Storing IoT data indiscriminately in the long-run is wasteful and costly, and prevents organizations from easily finding what they need. By understanding how data flows through the organization, managers can keep what is valuable and get rid of what is not, reducing their costs and risks. Intelligent archiving technologies, such as content-based retention, can save organizations up to 70 percent in storage capacity and costs. This is especially valuable for highly regulated industries, such as healthcare and financial services, that must store data for seven or more years for compliance and quickly retrieve it when required.
2) Securely consolidate IoT data regardless of where it stored or where it comes from
Powerful smart devices and remote work environments allow anyone to always stay connected. Efficient IoT management starts with consolidating data stored by individual users in their devices, backing it up and putting in controls for secure access. Redundant copies can be deleted through deduplication. In January 2015, CommVault launched Simpana for Endpoint Data Protection, a new solution that effectively helps organizations protect and enable mobile workforces by efficiently backing up laptops, desktops and mobile devices, providing secure access and self-service capabilities. This new functionality empowers organizations to reduce cost and risk by protecting against data loss, while enabling enterprise-wide compliance and eDiscovery. As a result, productivity is increased across the enterprise through self-service capabilities for data restore, secure file sharing, and advanced data analytics and reporting.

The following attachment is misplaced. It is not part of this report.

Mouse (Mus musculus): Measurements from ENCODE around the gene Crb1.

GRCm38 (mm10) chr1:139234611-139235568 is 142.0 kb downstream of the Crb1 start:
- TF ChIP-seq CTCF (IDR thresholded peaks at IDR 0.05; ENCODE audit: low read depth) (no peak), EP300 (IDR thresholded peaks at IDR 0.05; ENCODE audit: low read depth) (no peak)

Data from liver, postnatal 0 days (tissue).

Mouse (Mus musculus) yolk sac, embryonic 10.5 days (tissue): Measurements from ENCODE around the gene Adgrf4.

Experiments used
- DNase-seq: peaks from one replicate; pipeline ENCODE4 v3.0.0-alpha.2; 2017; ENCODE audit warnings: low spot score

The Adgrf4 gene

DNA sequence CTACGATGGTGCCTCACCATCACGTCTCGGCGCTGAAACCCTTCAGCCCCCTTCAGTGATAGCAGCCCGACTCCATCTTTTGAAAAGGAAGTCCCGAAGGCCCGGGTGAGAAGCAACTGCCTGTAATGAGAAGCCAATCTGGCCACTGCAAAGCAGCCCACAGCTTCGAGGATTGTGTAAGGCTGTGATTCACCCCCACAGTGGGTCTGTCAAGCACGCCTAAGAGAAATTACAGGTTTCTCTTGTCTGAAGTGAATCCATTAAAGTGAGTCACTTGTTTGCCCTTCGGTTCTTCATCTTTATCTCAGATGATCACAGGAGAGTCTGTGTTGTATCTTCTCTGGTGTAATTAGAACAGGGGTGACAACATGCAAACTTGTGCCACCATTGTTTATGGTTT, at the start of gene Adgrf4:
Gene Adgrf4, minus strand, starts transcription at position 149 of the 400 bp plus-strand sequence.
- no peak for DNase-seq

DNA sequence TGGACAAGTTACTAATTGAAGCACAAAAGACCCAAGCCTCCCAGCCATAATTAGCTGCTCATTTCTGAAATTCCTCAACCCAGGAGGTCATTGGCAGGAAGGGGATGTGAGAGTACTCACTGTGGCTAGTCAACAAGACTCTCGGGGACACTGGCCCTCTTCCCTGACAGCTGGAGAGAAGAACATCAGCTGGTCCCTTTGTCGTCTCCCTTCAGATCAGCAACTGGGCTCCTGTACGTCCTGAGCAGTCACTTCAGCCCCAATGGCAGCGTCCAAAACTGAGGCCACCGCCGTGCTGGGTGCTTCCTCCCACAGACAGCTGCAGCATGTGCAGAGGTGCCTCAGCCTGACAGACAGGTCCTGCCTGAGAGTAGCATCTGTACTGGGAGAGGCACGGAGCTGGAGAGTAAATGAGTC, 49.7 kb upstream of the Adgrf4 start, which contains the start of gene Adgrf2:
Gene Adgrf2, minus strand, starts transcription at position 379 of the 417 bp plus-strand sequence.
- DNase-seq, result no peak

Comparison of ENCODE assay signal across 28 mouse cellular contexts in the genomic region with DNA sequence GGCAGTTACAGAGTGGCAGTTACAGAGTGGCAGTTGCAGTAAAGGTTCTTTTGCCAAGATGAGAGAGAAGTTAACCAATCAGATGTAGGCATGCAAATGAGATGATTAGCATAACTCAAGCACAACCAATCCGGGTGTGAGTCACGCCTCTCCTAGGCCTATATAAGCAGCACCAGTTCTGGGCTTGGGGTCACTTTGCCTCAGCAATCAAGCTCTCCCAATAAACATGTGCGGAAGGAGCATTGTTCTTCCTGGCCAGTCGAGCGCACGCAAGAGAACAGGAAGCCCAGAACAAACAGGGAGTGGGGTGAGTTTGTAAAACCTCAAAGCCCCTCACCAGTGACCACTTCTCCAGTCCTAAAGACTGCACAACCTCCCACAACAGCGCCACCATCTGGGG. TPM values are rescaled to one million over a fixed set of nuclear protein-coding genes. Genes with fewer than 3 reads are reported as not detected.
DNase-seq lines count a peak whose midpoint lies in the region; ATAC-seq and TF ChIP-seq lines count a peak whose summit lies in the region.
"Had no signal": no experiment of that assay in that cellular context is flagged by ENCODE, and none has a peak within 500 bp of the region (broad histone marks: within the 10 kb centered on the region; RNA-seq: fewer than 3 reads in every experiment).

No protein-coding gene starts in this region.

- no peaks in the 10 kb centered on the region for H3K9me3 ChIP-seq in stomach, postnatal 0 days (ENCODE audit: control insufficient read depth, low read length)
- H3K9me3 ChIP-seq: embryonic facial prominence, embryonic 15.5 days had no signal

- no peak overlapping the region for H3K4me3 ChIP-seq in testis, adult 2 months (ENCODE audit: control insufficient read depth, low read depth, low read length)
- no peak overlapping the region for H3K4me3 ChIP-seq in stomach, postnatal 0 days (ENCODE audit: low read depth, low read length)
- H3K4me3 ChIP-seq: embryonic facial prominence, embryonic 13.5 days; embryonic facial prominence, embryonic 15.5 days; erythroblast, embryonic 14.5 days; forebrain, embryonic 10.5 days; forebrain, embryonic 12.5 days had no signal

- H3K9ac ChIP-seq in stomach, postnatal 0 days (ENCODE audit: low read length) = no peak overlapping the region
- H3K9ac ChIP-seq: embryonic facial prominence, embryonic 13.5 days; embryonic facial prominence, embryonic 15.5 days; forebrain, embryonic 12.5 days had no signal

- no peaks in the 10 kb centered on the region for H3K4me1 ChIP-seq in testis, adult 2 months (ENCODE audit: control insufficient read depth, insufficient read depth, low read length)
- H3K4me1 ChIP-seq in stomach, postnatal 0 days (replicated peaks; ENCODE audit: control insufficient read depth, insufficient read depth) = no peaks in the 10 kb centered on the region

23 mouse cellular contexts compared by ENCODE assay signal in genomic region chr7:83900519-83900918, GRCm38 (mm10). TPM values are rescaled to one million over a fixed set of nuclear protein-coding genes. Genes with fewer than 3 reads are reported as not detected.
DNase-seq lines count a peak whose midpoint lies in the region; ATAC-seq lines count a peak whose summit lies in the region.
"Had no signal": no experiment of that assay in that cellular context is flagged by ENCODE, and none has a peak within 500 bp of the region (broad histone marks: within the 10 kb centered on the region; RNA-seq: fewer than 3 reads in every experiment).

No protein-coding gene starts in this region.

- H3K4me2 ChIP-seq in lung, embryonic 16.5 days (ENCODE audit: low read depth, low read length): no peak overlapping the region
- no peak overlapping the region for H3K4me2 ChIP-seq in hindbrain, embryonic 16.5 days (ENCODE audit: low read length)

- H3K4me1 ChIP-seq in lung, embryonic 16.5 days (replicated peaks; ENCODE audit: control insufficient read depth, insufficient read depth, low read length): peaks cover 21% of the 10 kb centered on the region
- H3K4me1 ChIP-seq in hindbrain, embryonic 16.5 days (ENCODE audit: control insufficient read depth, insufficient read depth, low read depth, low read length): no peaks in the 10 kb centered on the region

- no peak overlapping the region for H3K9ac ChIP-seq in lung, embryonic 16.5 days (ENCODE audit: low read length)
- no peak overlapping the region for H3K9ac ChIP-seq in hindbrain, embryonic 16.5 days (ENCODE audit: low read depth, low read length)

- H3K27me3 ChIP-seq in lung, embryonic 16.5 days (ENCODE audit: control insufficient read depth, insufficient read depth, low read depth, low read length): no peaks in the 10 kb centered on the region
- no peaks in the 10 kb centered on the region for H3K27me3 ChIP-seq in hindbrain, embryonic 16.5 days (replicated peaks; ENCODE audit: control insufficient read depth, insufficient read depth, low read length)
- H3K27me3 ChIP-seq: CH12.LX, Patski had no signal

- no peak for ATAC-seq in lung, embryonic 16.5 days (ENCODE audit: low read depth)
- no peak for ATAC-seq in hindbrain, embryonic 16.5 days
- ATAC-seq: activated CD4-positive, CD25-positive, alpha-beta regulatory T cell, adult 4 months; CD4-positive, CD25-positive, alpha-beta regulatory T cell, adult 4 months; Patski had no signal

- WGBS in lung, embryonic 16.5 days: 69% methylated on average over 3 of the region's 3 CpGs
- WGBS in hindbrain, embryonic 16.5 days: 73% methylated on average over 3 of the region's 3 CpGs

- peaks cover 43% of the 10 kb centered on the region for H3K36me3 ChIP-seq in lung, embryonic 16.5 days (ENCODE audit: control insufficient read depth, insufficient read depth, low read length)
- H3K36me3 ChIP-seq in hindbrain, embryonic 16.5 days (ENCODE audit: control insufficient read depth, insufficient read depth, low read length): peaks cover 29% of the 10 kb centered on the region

3) Offer new ways to access information, be productive and add value
Once an organization's data has been consolidated from servers, laptops, mobile devices and remote offices, the IoT can offer new ways to be more productive. Content indexing enables IT, legal and business units to search across the enterprise using granular keywords. New access methods, through file sync and mobile apps, allow employees to create personal data clouds and quickly find, view and use documents across all their devices.
The focus on IoT also confirms the need for more advanced analytics than the ones currently available. In fact, according to IDC, the big data and analytics market will reach $125 billion worldwide in 2015. In addition, cloud computing opportunities will multiply as the IoT becomes more widespread. Applications, which drive the functionality of sensors and other mobile devices, will increasingly be hosted and developed in the cloud, while the analytics of vast amounts of data will also be performed more and more in the cloud. Over the next five years, spending on cloud-based big data and analytics (BDA) solutions will grow three times faster than spending for on-premise solutions, resulting in hybrid on/off-premise deployments becoming a requirement.
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